About 2 weeks ago, I had the best latte of my life. I wasn’t in a fancy coffee shop – I was in my kitchen. I was using Onyx Geometry with a brew ratio of 21 grams in, 32 grams out in 29 seconds. I used 64 grams of liquid espresso and 250 grams of steamed milk for roughly a 12 oz latte.
No, I’m not some bumpkin that has never graced the counters of Blue Bottle, Stumptown, Verve or Campos. Heaven’s sake, we’re headquartered in Portland. The real home of specialty coffee (sorry, Seattle). The reason I could produce something this delicious was that I had the recipe. So, we’ll introduce you to a closely held secret in the coffee world:
Your barista, just like a chef, is happy to give you the recipe for your favorite coffee drink.
Coffee shops, like restaurants, don’t exist because the coffee drinks produced are so hard to replicate that you have to go there. They exist as an experience. Sometimes, the experience itself trumps the coffee. It’s escapism of the highest form. Can I step out and have someone do all the work for me, so I can just sit back and enjoy? There are enough cookbooks to fill the new Starbucks Roastery in China, and yet – people still go out to dinner.
So, now that you know there isn’t any competition, here is what you should ask your favorite cafe to replicate that drink at home:
What is your espresso recipe for this coffee?
Each bean that comes out of a great shop, like those mentioned above, will have a unique preparation recipe for straight espresso, Americanos and milk drinks. Sometimes this will be the same, but often times not. So ask specifically:
What is the Brew Ratio for espresso that you use in your lattes?
The most important piece of a coffee recipe is the brew ratio. For espresso, this is most commonly expressed as a ratio of input (amount of ground coffee in grams) to output (amount of liquid espresso in grams). The brew ratio will have the largest impact on the kinds and intensity of flavors in your coffee.
When you ask a barista about an espresso recipe, they will often give you very specific amounts, e.g. “21 grams in to 30 grams out”. We recommend using that information to create more of a general recipe; instead of being stuck to a tight set of parameters (21g:30g), you can convert it to a more simple ratio (~1:1.5) which can be adapted to your needs and equipment.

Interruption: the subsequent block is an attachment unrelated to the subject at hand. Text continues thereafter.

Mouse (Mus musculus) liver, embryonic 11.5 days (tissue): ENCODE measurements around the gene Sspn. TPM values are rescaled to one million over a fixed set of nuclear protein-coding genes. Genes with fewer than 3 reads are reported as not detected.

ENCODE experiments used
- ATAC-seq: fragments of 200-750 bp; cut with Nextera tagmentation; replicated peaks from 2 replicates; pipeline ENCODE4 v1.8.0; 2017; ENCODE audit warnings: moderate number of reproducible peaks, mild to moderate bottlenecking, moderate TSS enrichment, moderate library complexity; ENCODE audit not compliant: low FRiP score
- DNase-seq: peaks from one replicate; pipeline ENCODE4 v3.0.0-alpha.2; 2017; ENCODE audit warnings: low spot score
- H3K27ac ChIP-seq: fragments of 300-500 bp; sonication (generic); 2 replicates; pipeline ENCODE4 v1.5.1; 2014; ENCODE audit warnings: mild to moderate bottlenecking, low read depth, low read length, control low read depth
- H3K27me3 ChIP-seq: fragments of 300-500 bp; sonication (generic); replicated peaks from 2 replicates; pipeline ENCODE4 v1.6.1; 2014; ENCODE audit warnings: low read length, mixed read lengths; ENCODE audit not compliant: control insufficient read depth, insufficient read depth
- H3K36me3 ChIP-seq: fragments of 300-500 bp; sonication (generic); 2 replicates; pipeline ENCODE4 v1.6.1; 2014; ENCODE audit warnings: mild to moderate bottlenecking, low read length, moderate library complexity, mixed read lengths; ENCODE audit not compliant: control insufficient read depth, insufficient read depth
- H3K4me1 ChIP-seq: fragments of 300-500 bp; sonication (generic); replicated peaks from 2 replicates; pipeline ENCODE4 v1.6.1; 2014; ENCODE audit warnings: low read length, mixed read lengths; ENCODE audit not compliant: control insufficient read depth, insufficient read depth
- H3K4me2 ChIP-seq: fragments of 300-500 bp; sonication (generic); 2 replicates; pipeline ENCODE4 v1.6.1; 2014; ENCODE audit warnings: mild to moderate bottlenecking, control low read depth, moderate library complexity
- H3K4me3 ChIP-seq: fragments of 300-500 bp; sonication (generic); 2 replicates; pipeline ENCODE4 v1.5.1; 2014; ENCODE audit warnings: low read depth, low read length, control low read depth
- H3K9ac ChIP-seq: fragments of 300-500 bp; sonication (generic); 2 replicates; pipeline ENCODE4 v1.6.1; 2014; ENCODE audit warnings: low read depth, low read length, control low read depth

Total Brew Time
Think about brew time as the metric by which you match the fineness of grind at your favorite cafe. If your espresso is ground too coarse, the water will pass by the coffee without fully extracting the most delicious flavors; if it’s too fine, the water will hang out too long and start to pull out bitter or dry flavors out of the coffee.
If a barista says the target time is 28 seconds, you can really give yourself a window of 1-2 seconds around that time (e.g. 27-29 seconds) without experiencing major changes in flavor.
How long do you rest your espresso?
Roasting is an intense process for coffee beans. Espresso happens to be a pretty intense brew method, as well. With that in mind, most roasters let the coffee rest for a few days after roasting before using it to pull shots. Generally, most coffees are well rested and great for espresso 5-7 days after roast. Still, checking with your barista will help you get closer to that ideal shot and it’ll earn you some espresso cred.
For more information on resting your coffee, take a look at our article here: Is your coffee too fresh?
Which milk are you using?
Not all milks are created equal. Different cows, feed types, fat contents, and processing methods will have a big impact on the flavor of a milk. If you can find out what brand and fat content of milk used at your favorite cafe, it will make it much easier to repeat the same quality at home. For a milk test we did at the shop, check out this article.
What is your milk/water to espresso ratio?
This is often the most overlooked factor in replicating a recipe. A latte in one shop may be a cappuccino in another. Ask about how much liquid espresso goes with what quantity of milk. Usually, this will be done by subtracting the total liquid espresso from the size of the cup. This is very important in milk drinks, as usually our attraction to certain types of coffee is that taste of strength.
Did you nail it? Great. Time to work on that latte art.